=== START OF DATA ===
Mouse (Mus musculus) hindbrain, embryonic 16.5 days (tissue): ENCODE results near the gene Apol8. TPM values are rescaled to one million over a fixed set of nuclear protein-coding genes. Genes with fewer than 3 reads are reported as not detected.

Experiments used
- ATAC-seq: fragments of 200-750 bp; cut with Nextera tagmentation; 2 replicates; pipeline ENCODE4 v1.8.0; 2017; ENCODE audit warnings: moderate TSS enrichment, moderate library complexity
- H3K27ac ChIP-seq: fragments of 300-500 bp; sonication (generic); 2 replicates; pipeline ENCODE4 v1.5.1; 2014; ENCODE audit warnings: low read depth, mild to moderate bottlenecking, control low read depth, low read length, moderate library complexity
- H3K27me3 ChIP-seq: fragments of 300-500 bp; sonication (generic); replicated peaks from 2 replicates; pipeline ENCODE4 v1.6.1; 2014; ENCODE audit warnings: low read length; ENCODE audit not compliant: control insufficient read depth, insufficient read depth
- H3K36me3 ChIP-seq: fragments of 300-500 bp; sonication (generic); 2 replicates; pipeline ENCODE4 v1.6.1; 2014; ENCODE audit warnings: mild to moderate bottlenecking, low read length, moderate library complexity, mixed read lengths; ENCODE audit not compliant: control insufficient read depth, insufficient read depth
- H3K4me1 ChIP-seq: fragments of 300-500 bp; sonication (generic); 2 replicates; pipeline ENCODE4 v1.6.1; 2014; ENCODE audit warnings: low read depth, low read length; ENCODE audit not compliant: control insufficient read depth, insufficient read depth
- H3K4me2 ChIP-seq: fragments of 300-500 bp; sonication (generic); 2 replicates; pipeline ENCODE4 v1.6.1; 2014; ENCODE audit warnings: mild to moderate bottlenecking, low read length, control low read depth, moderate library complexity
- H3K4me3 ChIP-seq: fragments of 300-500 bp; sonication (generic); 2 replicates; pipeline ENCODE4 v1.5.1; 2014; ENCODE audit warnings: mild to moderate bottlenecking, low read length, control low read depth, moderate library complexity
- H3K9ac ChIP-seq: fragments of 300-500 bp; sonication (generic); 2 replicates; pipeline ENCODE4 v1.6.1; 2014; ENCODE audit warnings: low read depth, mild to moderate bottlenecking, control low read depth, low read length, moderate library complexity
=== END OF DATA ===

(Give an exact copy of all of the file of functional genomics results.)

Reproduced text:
Mouse (Mus musculus) hindbrain, embryonic 16.5 days (tissue): ENCODE results near the gene Apol8. TPM values are rescaled to one million over a fixed set of nuclear protein-coding genes. Genes with fewer than 3 reads are reported as not detected.

Experiments used
- ATAC-seq: fragments of 200-750 bp; cut with Nextera tagmentation; 2 replicates; pipeline ENCODE4 v1.8.0; 2017; ENCODE audit warnings: moderate TSS enrichment, moderate library complexity
- H3K27ac ChIP-seq: fragments of 300-500 bp; sonication (generic); 2 replicates; pipeline ENCODE4 v1.5.1; 2014; ENCODE audit warnings: low read depth, mild to moderate bottlenecking, control low read depth, low read length, moderate library complexity
- H3K27me3 ChIP-seq: fragments of 300-500 bp; sonication (generic); replicated peaks from 2 replicates; pipeline ENCODE4 v1.6.1; 2014; ENCODE audit warnings: low read length; ENCODE audit not compliant: control insufficient read depth, insufficient read depth
- H3K36me3 ChIP-seq: fragments of 300-500 bp; sonication (generic); 2 replicates; pipeline ENCODE4 v1.6.1; 2014; ENCODE audit warnings: mild to moderate bottlenecking, low read length, moderate library complexity, mixed read lengths; ENCODE audit not compliant: control insufficient read depth, insufficient read depth
- H3K4me1 ChIP-seq: fragments of 300-500 bp; sonication (generic); 2 replicates; pipeline ENCODE4 v1.6.1; 2014; ENCODE audit warnings: low read depth, low read length; ENCODE audit not compliant: control insufficient read depth, insufficient read depth
- H3K4me2 ChIP-seq: fragments of 300-500 bp; sonication (generic); 2 replicates; pipeline ENCODE4 v1.6.1; 2014; ENCODE audit warnings: mild to moderate bottlenecking, low read length, control low read depth, moderate library complexity
- H3K4me3 ChIP-seq: fragments of 300-500 bp; sonication (generic); 2 replicates; pipeline ENCODE4 v1.5.1; 2014; ENCODE audit warnings: mild to moderate bottlenecking, low read length, control low read depth, moderate library complexity
- H3K9ac ChIP-seq: fragments of 300-500 bp; sonication (generic); 2 replicates; pipeline ENCODE4 v1.6.1; 2014; ENCODE audit warnings: low read depth, mild to moderate bottlenecking, control low read depth, low read length, moderate library complexity